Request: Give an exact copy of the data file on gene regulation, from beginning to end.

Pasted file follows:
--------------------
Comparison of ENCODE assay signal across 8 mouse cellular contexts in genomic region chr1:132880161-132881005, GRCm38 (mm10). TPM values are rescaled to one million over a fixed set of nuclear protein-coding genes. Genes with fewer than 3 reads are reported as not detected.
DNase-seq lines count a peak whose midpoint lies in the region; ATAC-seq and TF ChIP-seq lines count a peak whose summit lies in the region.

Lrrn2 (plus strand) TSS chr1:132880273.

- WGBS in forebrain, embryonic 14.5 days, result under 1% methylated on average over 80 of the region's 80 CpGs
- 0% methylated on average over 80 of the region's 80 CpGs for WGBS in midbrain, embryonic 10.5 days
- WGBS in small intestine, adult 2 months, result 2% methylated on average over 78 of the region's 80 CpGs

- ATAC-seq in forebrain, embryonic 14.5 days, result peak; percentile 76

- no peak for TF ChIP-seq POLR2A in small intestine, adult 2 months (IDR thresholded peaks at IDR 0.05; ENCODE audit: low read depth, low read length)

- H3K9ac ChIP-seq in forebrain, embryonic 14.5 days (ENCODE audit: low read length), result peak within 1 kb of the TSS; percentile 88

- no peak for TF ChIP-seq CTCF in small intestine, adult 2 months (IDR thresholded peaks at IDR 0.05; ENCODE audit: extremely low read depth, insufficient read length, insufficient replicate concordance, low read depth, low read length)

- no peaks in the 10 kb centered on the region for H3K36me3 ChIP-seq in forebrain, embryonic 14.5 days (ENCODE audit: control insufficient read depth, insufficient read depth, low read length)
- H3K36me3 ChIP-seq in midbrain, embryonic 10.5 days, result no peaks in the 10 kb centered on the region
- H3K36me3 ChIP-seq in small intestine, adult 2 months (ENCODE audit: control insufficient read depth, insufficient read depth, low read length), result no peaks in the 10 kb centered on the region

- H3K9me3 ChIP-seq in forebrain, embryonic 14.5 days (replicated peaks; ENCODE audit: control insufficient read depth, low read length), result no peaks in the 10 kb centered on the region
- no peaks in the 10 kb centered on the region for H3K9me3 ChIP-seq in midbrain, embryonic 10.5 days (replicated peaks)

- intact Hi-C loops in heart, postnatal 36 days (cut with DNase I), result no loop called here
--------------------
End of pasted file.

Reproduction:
Comparison of ENCODE assay signal across 8 mouse cellular contexts in genomic region chr1:132880161-132881005, GRCm38 (mm10). TPM values are rescaled to one million over a fixed set of nuclear protein-coding genes. Genes with fewer than 3 reads are reported as not detected.
DNase-seq lines count a peak whose midpoint lies in the region; ATAC-seq and TF ChIP-seq lines count a peak whose summit lies in the region.

Lrrn2 (plus strand) TSS chr1:132880273.

- WGBS in forebrain, embryonic 14.5 days, result under 1% methylated on average over 80 of the region's 80 CpGs
- 0% methylated on average over 80 of the region's 80 CpGs for WGBS in midbrain, embryonic 10.5 days
- WGBS in small intestine, adult 2 months, result 2% methylated on average over 78 of the region's 80 CpGs

- ATAC-seq in forebrain, embryonic 14.5 days, result peak; percentile 76

- no peak for TF ChIP-seq POLR2A in small intestine, adult 2 months (IDR thresholded peaks at IDR 0.05; ENCODE audit: low read depth, low read length)

- H3K9ac ChIP-seq in forebrain, embryonic 14.5 days (ENCODE audit: low read length), result peak within 1 kb of the TSS; percentile 88

- no peak for TF ChIP-seq CTCF in small intestine, adult 2 months (IDR thresholded peaks at IDR 0.05; ENCODE audit: extremely low read depth, insufficient read length, insufficient replicate concordance, low read depth, low read length)

- no peaks in the 10 kb centered on the region for H3K36me3 ChIP-seq in forebrain, embryonic 14.5 days (ENCODE audit: control insufficient read depth, insufficient read depth, low read length)
- H3K36me3 ChIP-seq in midbrain, embryonic 10.5 days, result no peaks in the 10 kb centered on the region
- H3K36me3 ChIP-seq in small intestine, adult 2 months (ENCODE audit: control insufficient read depth, insufficient read depth, low read length), result no peaks in the 10 kb centered on the region

- H3K9me3 ChIP-seq in forebrain, embryonic 14.5 days (replicated peaks; ENCODE audit: control insufficient read depth, low read length), result no peaks in the 10 kb centered on the region
- no peaks in the 10 kb centered on the region for H3K9me3 ChIP-seq in midbrain, embryonic 10.5 days (replicated peaks)

- intact Hi-C loops in heart, postnatal 36 days (cut with DNase I), result no loop called here